Firm Success Ratio 10-Year Firm Success Ratio 5-Year
Fuller & Thaler 100 83
WCM Investment Management 100 75
Bridge Builder 100 75
Grandeur Peak 100 71
Trillium 100 50
Prospector 100 50
Medalist Partner 100 50
Jensen 100 50
Campbell & Company 100 33
Oakhurst 100 25
Swan Wealth Advisors 100 20
Reaves 100 0
Polen Capital 100 0
Polaris Capital Management 100 0
MP 63 100 0
MAI 100 0
Long Short 100 0
Lisanti Capital Growth 100 0
JAG Capital Management 100 0
EIP Funds 100 0
Edgewood 100 0
Copley 100 0
Conestoga 100 0
Clifford Capital 100 0
BBW Capital 100 0
Akre 100 0


If Berkshire Hathaway was a mutual fund, what would it be?

By Charles Lynn Bolin

My largest holding by far is an actively managed, total stock market fund of funds with a tilt toward large-cap growth stocks.  According to, the Price-to-earnings ratio of the S&P 500 is 28.5 which is 50% higher than the average of 19.8 since 1970 and higher than 80% of the years since 1970. Table #1 shows the price-to-earnings ratio of Vanguard sectors and style exchange-traded funds. While most sectors are historically high, the P/E of the Information Technology sector is particularly concerning at 50% higher than the S&P500. Warren Buffet is the CEO of Berkshire Hathaway, a highly diversified value-oriented company (P/E 12 TTM), which I am considering buying to tilt a portion of my portfolio toward value.

Table #1: Equity Lipper Category Momentum

Source: Author Using Yahoo Finance

In this article, I take a look at economic growth and valuations and compare the Berkshire Hathaway stock to value-oriented mutual and exchange-traded funds. This article is divided into the following sections:


This article was inspired by conversations with Financial Advisors to move a portion of my portfolio into individual stocks. First, I don’t want to be actively trading stocks. Secondly, I want to keep things simple and not replicate some large index. Third, I want to tilt a portion of my portfolio toward value. And finally, I want to keep ordinary income from dividends low for tax efficiency.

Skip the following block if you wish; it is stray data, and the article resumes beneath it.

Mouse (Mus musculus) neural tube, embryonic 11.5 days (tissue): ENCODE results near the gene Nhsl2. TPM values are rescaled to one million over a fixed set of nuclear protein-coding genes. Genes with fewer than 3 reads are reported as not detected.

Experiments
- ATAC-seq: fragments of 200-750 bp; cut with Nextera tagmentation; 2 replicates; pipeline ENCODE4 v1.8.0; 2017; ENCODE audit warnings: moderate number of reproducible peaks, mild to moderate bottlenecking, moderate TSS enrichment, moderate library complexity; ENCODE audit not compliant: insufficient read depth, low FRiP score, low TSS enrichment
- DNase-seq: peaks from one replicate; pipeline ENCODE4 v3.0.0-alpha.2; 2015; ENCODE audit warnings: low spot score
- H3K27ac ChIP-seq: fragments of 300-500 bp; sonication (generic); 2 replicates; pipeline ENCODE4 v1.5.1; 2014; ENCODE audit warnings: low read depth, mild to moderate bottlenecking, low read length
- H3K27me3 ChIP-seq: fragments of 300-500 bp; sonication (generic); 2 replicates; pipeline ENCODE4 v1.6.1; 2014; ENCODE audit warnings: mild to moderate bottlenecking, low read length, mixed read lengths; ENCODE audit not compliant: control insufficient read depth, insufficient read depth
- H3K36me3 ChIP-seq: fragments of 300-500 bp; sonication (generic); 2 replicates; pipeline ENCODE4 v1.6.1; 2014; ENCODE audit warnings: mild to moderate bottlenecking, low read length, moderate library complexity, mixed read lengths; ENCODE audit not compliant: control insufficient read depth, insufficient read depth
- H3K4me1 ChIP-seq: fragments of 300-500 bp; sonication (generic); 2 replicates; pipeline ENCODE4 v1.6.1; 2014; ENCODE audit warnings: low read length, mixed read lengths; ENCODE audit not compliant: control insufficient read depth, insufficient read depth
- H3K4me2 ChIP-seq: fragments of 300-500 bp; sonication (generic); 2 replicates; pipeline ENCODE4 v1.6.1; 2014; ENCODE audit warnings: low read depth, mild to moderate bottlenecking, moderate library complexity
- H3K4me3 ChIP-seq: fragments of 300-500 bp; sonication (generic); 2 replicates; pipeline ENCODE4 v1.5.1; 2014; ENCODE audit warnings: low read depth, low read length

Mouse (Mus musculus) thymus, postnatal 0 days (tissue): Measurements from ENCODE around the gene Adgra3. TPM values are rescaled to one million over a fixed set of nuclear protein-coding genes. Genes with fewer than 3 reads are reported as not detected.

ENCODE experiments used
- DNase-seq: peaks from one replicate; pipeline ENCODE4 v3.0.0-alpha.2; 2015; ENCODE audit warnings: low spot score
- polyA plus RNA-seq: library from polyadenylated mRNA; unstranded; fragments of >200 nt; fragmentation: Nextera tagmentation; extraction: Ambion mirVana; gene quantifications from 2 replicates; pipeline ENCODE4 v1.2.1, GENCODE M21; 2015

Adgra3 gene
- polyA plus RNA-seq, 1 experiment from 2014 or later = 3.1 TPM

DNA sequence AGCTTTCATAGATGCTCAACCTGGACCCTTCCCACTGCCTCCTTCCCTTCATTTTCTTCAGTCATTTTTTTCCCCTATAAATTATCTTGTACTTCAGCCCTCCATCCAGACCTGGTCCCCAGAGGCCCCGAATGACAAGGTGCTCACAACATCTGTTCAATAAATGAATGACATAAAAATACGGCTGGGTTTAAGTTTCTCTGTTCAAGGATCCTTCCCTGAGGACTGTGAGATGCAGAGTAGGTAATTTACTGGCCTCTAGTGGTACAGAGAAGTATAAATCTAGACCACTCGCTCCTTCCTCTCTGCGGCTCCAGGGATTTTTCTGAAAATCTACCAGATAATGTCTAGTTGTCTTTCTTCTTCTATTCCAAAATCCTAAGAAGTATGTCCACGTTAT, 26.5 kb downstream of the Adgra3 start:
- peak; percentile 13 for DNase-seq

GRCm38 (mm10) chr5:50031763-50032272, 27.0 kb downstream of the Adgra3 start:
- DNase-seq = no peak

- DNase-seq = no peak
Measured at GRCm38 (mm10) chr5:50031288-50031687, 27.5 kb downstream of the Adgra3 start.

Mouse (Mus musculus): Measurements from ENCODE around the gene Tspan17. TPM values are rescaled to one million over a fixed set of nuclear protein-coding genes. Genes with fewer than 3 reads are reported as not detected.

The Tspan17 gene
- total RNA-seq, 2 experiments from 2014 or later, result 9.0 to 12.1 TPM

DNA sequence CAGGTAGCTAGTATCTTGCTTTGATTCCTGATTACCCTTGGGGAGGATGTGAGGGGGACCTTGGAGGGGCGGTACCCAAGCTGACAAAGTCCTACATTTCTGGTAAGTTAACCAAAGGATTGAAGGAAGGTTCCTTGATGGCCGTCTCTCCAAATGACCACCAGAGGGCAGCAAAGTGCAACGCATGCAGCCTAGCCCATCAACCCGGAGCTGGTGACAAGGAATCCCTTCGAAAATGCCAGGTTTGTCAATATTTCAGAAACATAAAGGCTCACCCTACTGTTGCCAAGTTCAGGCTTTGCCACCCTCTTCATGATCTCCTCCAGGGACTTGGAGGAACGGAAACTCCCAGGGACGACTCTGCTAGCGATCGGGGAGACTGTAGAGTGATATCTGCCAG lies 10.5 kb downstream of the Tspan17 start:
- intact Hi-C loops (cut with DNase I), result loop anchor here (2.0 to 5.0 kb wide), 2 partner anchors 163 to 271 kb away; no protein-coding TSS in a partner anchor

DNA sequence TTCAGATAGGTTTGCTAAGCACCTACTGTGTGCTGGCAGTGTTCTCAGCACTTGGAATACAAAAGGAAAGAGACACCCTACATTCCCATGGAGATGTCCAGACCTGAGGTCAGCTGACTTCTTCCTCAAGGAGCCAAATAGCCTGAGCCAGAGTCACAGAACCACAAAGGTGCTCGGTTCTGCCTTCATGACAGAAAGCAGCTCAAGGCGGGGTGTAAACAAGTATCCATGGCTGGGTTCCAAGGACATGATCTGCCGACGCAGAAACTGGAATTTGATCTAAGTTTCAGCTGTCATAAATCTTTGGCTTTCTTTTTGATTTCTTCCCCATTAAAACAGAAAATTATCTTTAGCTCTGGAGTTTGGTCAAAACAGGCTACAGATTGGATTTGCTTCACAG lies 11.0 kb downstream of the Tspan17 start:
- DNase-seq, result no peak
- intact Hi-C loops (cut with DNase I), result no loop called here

Growth funds have risen faster during the good times such as now, and have fallen harder during the bad times. Figure #1 shows the five-year performance of the S&P 500 (blue line), Vanguard Growth (green line) and Value Fund (orange line) and Berkshire Hathaway (BRK.B, red and green bars), along with the First Trust Morningstar Dividend Leaders Index Fund (FDL, red line). My preference is to start locking in the gains by tilting away from growth toward value. Berkshire Hathaway has fared better than the value funds over the past five years.

Figure #1: Prices of Berkshire Hathaway, S&P 500, Growth, and Value Funds

Source: Author Using Fidelity

Table #2: Metrics of Berkshire Hathaway, S&P 500, Growth, and Value Funds

Source: Author Using Fidelity

I extracted the mutual and exchange-traded funds with below-average valuations, moderate volatility, and high returns as shown in Figure #2.

Figure #2: Top Performing Funds with Below Average Valuations

Source: Author Using the MFO Premium MultiSearch Tool

I then compared two of the best ETFs to the Berkshire Hathaway stock for the past ten years. Over the past ten years, Berkshire Hathaway has had returns close to the S&P 500 and above the value funds.

Figure #3: Berkshire Hathaway, Fidelity Equity Income, Invesco Large Cap Value Returns

Source: Author Using Portfolio Visualizer


Key Point: The economy continues to slow in the late stage of the business cycle with the risk of a recession still on the horizon.

Soft landings following high inflation and major rate hikes have not been achieved in modern history in the US. They are rare even in milder conditions. An article by Jeff Cox at CNBC describes Sahm’s Rule which Chief Economist Claudia Sahm at New Century Advisors developed for predicting recessions. The premise is that when the unemployment rate’s three-month average is half a percentage point higher than its 12-month low, the economy is in recession. My baseline is not recession,” Sahm said. “But it’s a real risk, and I do not understand why the Fed is pushing that risk. I’m not sure what they’re waiting for.”

On the labor front, the 4-Week Moving Average of Initial Claims has started creeping up this year, the Unemployment Rate has risen to 4%, Hours Worked for All Workers (Business Sector) have stagnated since last year. Temporary Help Services (All Employees) has been dropping showing that businesses are preparing for a slowing economy.

Real GDP grew 2.5% in 2023 and the Second Quarter 2024 Survey of Professional Forecasters by The Federal Reserve Bank of Philadelphia shows estimated Real GDP Growth falling from 2.5% in 2024 to 1.9% in 2025 and 2026. The Federal Reserve Bank of New York uses the difference between 10-year and 3-month Treasury rates to estimate that the probability of a recession through 2024 and to May 2025 mostly remains above 50%.